Life & Culture

Why Beethoven: A Phenomenon in 100 Pieces Book review: The musical genius explored

A dizzying dive into the world of this terrifyingly talented composer


Sculpture by Ludwig van Beethoven in Vienna.

Why Beethoven: A Phenomenon in 100 Pieces
By Norman Lebrecht
Oneworld, £20

Most biographies take a chronological view of the subject’s life. Norman Lebrecht, however, in this glorious study of Beethoven, has adopted a different approach, taking 100 different pieces by the composer, and spinning around them a heady mixture of facts, comedy and tragedy. The result is a deep dive into the politics and cafe society of Beethoven’s day, and his effect on contemporary composers.

Outside the music, most people know Beethoven only for one thing: that he went almost completely deaf, aged just 31.

Lebrecht, however, arguing persuasively that no modern music, from Wagner to Nina Simone via Michael Jackson, would exist without him, brings this towering musician deliciously to life.

Why Beethoven begs to be dipped into, rather than read as traditional narrative. And this is how I learn that Ludwig van Beethoven had two younger brothers, Carl Caspar and Johann.

In a famous 1802 document not published until after his death, Ludwig wrote to his brothers about the despair he felt over his deafness, and how he felt suicidal.

On the cause of this deafness, Lebrecht concludes that the most likely reason “is a direct infection from a dirty finger inserted in his ear”.

The dirt, as Lebrecht makes clear elsewhere, could have come from Beethoven himself, whose personal hygiene left a lot to be desired.

Lebrecht also gives us an almost complete catalogue of Beethoven’s many (many, many) hopeless attempts at love affairs, and tell us that he very likely never had sex, although he does slyly indicate that one woman suspected to be the “Immortal Beloved” in an unsent love letter discovered after Beethoven’s death, did in fact give birth to a child who could possibly have been Ludwig’s.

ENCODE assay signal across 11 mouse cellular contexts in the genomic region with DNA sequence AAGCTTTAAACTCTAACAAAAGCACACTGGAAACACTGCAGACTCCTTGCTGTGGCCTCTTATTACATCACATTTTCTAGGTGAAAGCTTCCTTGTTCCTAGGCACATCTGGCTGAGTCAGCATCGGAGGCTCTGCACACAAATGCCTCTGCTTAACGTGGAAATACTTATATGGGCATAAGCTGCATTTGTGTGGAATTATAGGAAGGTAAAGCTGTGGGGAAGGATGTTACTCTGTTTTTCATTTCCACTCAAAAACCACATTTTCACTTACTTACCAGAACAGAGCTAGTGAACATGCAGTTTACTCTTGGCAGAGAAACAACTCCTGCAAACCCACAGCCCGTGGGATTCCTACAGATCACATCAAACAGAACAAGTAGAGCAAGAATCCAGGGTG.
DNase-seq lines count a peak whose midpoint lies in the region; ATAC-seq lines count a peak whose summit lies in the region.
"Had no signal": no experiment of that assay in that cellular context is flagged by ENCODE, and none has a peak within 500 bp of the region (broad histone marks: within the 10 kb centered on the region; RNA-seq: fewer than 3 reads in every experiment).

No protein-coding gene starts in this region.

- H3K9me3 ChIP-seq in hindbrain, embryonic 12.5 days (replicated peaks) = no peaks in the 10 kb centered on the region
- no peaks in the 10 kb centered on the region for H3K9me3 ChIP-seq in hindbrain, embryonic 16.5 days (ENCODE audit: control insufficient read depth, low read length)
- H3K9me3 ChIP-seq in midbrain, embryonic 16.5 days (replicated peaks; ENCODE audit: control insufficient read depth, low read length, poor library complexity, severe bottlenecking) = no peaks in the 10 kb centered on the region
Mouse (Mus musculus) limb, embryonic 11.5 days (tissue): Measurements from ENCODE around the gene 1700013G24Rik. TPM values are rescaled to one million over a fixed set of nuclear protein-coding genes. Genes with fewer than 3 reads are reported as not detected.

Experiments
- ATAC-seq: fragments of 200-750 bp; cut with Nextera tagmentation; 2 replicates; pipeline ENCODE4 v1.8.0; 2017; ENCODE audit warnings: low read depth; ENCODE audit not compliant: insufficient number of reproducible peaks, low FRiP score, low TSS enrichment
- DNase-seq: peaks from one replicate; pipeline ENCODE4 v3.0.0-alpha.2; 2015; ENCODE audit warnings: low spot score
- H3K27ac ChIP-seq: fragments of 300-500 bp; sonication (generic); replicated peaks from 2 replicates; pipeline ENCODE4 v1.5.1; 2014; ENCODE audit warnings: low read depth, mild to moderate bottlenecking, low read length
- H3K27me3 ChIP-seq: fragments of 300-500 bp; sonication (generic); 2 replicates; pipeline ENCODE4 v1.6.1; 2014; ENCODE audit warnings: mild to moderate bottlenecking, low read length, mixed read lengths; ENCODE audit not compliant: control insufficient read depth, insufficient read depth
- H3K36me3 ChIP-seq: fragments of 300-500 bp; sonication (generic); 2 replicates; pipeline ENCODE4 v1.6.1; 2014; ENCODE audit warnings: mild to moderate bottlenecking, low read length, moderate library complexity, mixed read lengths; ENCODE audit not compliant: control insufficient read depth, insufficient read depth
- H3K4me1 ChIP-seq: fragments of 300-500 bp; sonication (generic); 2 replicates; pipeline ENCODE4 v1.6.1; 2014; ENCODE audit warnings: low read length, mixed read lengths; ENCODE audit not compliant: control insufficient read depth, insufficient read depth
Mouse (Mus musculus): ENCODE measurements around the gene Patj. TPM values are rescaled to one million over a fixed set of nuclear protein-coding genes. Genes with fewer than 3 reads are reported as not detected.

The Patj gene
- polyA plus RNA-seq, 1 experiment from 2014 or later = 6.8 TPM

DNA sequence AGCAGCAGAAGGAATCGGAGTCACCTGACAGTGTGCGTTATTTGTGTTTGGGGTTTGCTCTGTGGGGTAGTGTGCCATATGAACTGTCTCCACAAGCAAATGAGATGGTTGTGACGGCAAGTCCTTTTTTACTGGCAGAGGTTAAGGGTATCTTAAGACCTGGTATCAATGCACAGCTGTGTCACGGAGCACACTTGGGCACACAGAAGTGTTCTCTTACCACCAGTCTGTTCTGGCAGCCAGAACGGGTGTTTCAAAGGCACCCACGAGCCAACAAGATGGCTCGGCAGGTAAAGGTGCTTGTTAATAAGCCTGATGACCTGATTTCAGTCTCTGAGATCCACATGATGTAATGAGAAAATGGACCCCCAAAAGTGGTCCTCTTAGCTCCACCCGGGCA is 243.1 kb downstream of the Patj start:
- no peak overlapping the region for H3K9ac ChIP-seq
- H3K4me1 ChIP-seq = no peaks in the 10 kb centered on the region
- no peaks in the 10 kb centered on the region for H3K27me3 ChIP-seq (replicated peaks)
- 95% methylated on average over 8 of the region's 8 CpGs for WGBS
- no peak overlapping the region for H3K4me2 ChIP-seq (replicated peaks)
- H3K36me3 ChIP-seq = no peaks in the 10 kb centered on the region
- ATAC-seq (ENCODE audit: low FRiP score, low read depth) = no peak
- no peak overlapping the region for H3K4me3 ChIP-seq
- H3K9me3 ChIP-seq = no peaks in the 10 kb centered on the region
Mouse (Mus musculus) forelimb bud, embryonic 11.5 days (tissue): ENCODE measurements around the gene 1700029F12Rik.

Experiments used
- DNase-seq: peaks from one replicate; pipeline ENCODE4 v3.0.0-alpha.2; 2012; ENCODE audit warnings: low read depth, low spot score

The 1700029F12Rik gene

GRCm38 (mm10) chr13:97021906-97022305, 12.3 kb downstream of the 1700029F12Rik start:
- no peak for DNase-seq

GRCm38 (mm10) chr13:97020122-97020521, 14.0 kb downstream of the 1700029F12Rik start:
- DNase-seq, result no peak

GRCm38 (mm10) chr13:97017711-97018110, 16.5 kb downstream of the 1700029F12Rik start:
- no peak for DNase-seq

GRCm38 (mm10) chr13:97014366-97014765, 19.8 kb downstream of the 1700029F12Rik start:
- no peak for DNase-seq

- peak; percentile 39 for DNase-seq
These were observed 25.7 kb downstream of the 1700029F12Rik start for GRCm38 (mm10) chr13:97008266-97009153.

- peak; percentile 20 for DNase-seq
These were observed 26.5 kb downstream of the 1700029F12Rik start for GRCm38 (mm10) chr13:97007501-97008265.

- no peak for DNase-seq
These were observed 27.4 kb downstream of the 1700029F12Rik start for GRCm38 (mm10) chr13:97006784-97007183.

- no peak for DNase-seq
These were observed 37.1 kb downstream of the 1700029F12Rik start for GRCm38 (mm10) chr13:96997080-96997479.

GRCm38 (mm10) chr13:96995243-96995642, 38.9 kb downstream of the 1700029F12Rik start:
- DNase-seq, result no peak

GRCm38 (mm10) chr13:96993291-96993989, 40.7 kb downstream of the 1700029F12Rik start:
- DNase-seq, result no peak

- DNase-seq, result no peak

What’s more, Lebrecht introduces us to Beethoven’s unexpected Jewish friend, a medical student called Alois Isidor Jeitteles, the founder of a Jewish newspaper in Brno, Czechoslovakia, but also the trigger for Beethoven’s accidental invention of the new musical form, the song cycle.

Pleasingly, Lebrecht traces Jeitteles’ post-Beethoven family, right down to a descendant “who compiles a 50-volume concordance to the Talmud.

Most of the Jeitteles line perishes in Hitler’s Holocaust, although the Talmudist is removed from a train bound for Auschwitz when a German officer decides that the day’s quota has been exceeded by ten”.

He also steer us to a connection between Beethoven and Yom Kippur, telling us that “in 1898, a Berlin synagogue choirmaster, Emil Breslauer, recognises that the sixth movement of [the String Quartet No 14] begins with the Kol Nidrei melody of the Jewish Day of Atonement”.

What is it doing here, Breslauer wonders? Lebrecht knows: “Beethoven had been approached in 1824 to write music for the first synagogue permitted to be built in Vienna’s inner city… Beethoven…requests Jewish scores as source material but does not fulfil the commission. While rifling through Jewish tunes his eye may have been caught by Kol Nidrei.”

Even more likely, Lebrecht believes, is that Beethoven lived, as a boy, close to a tiny synagogue in Bonn, whose windows would have been wide open in the hot weather of early autumn. Then, suggests Lebrecht, was when Beethoven first heard Kol Nidrei.
I finished this book regarding the master musician of the 18th and 19th centuries in an entirely different light.

Lebrecht insists that Why Beethoven is not a question, but a statement. On this evidence, I think he’s right.

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